But the interface may be interesting ;-)

Chemical based photography has a restricted application, but within that restricted area, it works surprisingly well. There are quite wide tolerances in the process, no pixels to peep at, etc. mainly analogue, it fails gracefully. Not every photographer did there own chemical processing. I think more folk now attempt digital processing. That is where the creativity will lie, if you wish to create a picture from the same starting point as the painter, wrt laying paint on canvas. It is such a pity that Adobe seem to have captured that area. In the same way it was a pity about the qwerty keyboard, and most every 'successful?' undertaking.

btw I am officially cynical.

Best wishes,

Ray
 
So this is why I questioned the phrase "technically correct rendering". I'm wondering if this refers to new possibilities, opened up by digital processing, of manipulating tonal relationships away from what was possible with silver salts and chemical solutions.
I think digital does open up new possibilities, simply because it's much easier to do things like "use the maximum of R,G, and B for this pixel, but not if the area surrounding it is bluish". You might be able to do something like that in chemistry, but it would be difficult and time consuming. You might find that you don't like the results and want to try something else and that's a lot easier in digital.

One thing I struggled against when I was working at Kodak was many of the image scientists had a very brute force approach to processing an image that involved a lot of measuring and simulating. That's a fine approach for a lot of technical problems, but you can't apply it to creating images with emotion. When someone says "that image looks flat" asking "how flat on a scale from 1 to 10?" doesn't really help you solve the problem. When someone is struggling with a tool because they can't get their photograph to look like what's in their mind's eye, it's not always an interface problem. The problem might lie squarely with how the programmer thought exposure should be corrected.

On the other hand, photographers are being trained to expect certain things in digital to behave a certain way and I wonder if that isn't suppressing some of the creativity. If you look at the raw converters, you'll see that the tools are pretty much the same - highlight recovery, fill light, vibrance... they might differ slightly in interface or behavior but they do essentially the same things. We have to offer those tools to stay competitive and there isn't a lot of bandwidth left over for the wackier stuff that may or may not be worthwhile. What if the photographic equivalent of "I think flinging the paint instead of brushing it on is really working for me" is not happening because the tools are too limiting? In the dark room you could experiment with eye droppers and pin registered enlargers and such. It's a lot more difficult in digital. That's one of the reasons I felt it was important that Bibble have a plug-in interface, and I wish it was even more accessible to non-programmers.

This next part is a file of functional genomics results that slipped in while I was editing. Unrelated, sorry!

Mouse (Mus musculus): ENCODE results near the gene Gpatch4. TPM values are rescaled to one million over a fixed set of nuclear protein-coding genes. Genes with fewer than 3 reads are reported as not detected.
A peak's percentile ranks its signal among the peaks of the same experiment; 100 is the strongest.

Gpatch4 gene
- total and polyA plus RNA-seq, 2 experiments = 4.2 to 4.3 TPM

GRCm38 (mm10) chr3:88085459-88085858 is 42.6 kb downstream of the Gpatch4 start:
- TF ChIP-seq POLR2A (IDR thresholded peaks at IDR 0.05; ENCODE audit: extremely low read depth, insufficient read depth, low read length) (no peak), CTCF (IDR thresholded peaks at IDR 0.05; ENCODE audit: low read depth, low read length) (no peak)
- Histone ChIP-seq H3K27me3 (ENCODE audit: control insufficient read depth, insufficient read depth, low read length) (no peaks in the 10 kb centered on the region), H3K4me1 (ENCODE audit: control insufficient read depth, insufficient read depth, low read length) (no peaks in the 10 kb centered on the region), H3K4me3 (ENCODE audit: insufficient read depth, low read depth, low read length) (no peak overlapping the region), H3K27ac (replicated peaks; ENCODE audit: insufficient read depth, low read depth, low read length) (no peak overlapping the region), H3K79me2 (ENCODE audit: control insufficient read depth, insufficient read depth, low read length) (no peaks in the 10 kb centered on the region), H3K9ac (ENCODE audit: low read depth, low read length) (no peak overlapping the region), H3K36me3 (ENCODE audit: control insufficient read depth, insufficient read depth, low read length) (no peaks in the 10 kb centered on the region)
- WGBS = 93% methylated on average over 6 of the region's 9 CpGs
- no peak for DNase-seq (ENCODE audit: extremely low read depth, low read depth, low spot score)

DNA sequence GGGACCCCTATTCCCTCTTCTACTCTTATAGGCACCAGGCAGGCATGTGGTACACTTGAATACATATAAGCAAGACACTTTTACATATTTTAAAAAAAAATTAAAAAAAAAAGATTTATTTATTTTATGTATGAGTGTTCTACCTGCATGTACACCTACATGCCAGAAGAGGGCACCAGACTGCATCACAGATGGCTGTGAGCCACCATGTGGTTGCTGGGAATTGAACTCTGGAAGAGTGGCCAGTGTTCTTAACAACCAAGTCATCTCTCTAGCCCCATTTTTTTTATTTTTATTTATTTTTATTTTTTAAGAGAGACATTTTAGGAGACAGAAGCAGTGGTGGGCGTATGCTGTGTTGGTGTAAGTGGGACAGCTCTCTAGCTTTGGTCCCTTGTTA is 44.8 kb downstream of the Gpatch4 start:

I think that the tools in digital need to get more accessible and more intuitive. I think we've seen a lot of progress with digital cameras - DSLRs are getting more affordable, and compacts are getting more powerful. We've seen some really neat lenses recently, like the zoomable fisheye. We've seen a new crop of software that makes working with raw images a heck of a lot easier than it used to be, but I still feel like the next big step in post processing software is not going to be more integrated features, or more precision, or fancier slide show generators. I think it's going to be something that seems more like a toy than a tool and there won't be any need for a shelf full of books on how to get the most out of it.

Alright, now I'm starting to ramble, so I'll get back to work :)
-Colleen
 

Imants K

Banned
Seems as if Ray is still upset with my calling a post of his nonsense .. as they say in the canned fish industry there are fish that Mr West rejects and leaves it to Safcol.
 

Ray West

New member
Hi Imants,

What makes you think you can upset me, or even that I am even upset? What are you on? I am completely mystified that you would think so. I have no experience of the canned food industry. I thought you were merely playing a childish game of snap, or rock/paper/scissors or something similar. It seems you may be far too clever for me.

The idea is to get traction, some discussion, instead of the sort of smoke blowing, ass kissing that is so prevalent in other fora.